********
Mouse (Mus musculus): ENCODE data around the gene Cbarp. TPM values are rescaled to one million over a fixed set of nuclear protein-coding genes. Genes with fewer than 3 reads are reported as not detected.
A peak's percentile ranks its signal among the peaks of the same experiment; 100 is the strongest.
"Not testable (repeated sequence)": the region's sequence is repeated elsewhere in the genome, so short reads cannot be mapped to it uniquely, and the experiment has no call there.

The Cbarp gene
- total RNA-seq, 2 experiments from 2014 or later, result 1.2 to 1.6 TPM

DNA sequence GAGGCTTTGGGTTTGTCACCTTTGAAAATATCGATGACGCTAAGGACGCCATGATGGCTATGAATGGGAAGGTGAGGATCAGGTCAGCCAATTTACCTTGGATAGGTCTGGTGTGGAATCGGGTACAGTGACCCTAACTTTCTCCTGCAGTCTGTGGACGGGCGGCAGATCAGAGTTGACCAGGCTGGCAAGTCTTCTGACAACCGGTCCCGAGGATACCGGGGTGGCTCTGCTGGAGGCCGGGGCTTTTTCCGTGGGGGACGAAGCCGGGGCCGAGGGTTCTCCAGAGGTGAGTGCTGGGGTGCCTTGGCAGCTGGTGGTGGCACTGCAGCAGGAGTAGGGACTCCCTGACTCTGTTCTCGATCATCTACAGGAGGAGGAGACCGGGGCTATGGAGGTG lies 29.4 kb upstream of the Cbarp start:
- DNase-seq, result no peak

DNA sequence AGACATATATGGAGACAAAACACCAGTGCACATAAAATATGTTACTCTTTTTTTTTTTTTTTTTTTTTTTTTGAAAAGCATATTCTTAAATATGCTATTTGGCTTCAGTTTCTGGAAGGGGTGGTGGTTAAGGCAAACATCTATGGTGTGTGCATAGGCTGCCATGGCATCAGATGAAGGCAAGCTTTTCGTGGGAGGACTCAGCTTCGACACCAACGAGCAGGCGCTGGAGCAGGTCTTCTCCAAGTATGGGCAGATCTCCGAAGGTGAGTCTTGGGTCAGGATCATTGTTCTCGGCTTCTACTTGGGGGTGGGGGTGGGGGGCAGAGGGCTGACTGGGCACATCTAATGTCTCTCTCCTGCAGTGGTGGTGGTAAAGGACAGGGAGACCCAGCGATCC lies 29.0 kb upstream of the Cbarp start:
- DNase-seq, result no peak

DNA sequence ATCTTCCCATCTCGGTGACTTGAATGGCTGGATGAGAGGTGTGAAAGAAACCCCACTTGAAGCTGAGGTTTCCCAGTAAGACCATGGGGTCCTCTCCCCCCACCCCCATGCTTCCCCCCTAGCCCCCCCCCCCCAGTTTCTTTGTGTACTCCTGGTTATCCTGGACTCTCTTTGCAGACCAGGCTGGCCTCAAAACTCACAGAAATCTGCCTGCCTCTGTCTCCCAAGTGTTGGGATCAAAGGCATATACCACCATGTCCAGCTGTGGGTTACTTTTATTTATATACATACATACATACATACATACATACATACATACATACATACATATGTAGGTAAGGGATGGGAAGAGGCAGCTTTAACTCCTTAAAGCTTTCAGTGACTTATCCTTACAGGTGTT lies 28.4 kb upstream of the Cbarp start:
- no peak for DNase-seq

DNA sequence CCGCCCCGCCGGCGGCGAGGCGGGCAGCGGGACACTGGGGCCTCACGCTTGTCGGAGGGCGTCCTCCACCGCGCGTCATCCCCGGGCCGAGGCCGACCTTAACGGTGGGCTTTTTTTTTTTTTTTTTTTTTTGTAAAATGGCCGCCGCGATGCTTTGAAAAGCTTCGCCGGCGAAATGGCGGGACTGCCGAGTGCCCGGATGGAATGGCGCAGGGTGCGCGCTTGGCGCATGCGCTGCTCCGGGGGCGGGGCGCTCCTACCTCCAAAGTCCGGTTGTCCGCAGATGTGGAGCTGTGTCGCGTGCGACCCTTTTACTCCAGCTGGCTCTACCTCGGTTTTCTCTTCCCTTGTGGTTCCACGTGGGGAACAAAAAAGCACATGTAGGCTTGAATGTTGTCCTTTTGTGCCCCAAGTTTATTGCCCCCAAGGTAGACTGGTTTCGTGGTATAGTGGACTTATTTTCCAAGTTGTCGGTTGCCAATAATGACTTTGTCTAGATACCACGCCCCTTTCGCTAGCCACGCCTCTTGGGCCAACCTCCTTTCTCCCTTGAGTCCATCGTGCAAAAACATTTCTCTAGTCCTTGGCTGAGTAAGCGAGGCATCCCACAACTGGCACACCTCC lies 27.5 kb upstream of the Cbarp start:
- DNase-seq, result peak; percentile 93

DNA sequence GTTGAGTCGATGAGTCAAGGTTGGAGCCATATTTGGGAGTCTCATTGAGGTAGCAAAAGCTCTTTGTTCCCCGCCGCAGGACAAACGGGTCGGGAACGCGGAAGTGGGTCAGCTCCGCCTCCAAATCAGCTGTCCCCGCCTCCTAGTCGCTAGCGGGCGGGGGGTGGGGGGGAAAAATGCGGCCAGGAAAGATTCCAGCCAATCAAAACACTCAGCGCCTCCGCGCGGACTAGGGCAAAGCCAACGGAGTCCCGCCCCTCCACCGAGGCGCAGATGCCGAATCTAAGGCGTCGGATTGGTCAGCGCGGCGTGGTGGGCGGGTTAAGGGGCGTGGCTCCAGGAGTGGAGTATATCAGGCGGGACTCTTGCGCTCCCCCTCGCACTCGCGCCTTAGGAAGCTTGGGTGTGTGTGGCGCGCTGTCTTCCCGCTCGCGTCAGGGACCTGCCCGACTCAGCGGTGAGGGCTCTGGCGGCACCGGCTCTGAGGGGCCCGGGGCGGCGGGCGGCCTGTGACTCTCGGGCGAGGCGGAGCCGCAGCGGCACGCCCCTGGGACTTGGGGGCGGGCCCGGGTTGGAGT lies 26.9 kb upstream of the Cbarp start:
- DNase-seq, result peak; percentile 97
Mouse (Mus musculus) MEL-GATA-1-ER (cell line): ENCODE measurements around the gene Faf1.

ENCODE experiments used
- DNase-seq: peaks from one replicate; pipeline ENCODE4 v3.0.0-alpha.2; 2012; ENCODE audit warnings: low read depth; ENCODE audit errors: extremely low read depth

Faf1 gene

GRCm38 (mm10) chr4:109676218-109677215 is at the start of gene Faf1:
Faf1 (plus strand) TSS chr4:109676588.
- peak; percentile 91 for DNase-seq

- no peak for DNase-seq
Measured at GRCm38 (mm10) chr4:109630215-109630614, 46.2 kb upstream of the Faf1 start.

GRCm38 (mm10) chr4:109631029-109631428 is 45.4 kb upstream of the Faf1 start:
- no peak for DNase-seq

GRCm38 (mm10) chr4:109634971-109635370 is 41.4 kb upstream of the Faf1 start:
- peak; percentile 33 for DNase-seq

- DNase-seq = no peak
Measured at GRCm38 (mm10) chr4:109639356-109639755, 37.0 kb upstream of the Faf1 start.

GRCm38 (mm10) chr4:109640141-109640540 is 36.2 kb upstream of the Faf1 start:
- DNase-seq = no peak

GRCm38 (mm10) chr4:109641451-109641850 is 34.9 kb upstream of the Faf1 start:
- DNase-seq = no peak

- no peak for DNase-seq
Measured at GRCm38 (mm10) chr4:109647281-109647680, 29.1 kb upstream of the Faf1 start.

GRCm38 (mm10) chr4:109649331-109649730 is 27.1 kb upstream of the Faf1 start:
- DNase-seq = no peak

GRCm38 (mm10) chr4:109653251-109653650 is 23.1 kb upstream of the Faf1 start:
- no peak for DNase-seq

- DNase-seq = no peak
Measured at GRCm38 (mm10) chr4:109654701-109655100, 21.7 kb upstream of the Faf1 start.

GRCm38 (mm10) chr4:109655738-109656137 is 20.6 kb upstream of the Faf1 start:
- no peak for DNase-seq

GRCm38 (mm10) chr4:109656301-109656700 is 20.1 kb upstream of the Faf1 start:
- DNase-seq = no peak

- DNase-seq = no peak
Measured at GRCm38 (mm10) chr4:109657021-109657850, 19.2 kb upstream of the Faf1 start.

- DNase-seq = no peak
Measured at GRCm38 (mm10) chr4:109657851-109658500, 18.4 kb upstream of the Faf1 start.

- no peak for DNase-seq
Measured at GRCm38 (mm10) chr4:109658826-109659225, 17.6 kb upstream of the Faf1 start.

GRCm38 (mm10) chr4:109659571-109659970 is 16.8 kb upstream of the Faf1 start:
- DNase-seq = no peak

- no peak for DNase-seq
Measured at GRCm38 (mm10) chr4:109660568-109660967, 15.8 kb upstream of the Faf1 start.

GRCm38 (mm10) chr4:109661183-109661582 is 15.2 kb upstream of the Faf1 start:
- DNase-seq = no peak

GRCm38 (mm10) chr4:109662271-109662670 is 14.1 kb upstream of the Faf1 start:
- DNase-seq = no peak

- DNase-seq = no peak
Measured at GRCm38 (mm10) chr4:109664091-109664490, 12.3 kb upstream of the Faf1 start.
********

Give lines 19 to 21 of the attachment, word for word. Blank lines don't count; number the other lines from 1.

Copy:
Faf1 gene

GRCm38 (mm10) chr4:109676218-109677215 is at the start of gene Faf1:
Faf1 (plus strand) TSS chr4:109676588.